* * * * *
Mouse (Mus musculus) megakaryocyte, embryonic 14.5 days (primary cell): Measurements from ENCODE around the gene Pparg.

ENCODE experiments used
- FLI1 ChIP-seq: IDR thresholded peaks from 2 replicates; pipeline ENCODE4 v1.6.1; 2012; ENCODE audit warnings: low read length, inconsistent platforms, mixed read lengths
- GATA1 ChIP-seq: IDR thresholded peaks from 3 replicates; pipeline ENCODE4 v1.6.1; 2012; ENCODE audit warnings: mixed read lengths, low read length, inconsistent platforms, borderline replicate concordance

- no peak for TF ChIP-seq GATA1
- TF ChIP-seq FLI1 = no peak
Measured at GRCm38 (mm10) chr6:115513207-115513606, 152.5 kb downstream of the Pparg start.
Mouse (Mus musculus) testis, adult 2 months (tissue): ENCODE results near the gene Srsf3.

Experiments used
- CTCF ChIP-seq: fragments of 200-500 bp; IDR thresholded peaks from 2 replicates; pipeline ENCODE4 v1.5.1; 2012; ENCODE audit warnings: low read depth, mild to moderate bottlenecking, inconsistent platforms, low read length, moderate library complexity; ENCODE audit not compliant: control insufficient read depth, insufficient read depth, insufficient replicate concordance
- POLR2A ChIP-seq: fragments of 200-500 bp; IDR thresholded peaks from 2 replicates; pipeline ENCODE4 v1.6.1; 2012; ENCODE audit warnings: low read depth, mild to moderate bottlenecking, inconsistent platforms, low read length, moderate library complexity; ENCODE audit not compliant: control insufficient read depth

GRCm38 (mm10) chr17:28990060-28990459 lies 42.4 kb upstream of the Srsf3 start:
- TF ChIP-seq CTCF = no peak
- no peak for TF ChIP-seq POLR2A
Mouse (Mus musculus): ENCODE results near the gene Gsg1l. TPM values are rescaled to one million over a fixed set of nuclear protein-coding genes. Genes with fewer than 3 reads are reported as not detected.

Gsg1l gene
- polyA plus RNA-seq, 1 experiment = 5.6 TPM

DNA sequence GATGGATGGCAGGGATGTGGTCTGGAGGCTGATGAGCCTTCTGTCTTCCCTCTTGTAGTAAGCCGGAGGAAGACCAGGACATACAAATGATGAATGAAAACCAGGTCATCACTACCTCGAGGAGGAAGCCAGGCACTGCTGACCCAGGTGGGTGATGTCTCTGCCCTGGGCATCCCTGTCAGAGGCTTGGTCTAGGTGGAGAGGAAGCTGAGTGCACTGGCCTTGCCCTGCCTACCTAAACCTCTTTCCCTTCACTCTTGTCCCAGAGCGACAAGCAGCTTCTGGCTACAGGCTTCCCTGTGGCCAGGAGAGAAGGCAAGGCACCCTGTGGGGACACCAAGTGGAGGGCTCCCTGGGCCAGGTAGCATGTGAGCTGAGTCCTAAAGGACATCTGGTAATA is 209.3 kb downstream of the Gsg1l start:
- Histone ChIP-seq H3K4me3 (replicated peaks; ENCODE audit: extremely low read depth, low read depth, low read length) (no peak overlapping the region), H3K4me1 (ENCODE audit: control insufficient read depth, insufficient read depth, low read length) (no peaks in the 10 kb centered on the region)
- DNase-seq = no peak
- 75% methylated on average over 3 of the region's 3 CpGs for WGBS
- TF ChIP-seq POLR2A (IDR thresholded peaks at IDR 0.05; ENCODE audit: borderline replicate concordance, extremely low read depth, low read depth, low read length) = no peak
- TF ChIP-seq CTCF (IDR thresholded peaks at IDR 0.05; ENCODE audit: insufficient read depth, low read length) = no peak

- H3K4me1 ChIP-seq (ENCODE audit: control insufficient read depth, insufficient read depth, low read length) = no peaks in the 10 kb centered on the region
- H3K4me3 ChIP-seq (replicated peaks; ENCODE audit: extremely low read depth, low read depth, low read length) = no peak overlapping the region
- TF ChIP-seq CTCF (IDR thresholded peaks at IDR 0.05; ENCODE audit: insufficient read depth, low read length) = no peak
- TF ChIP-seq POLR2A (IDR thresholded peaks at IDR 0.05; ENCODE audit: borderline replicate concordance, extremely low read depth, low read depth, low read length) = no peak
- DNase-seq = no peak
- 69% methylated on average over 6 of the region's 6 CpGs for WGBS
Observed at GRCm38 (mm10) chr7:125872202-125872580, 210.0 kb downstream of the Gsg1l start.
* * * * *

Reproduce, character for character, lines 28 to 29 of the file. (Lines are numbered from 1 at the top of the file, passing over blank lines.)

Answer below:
- DNase-seq = no peak
- 69% methylated on average over 6 of the region's 6 CpGs for WGBS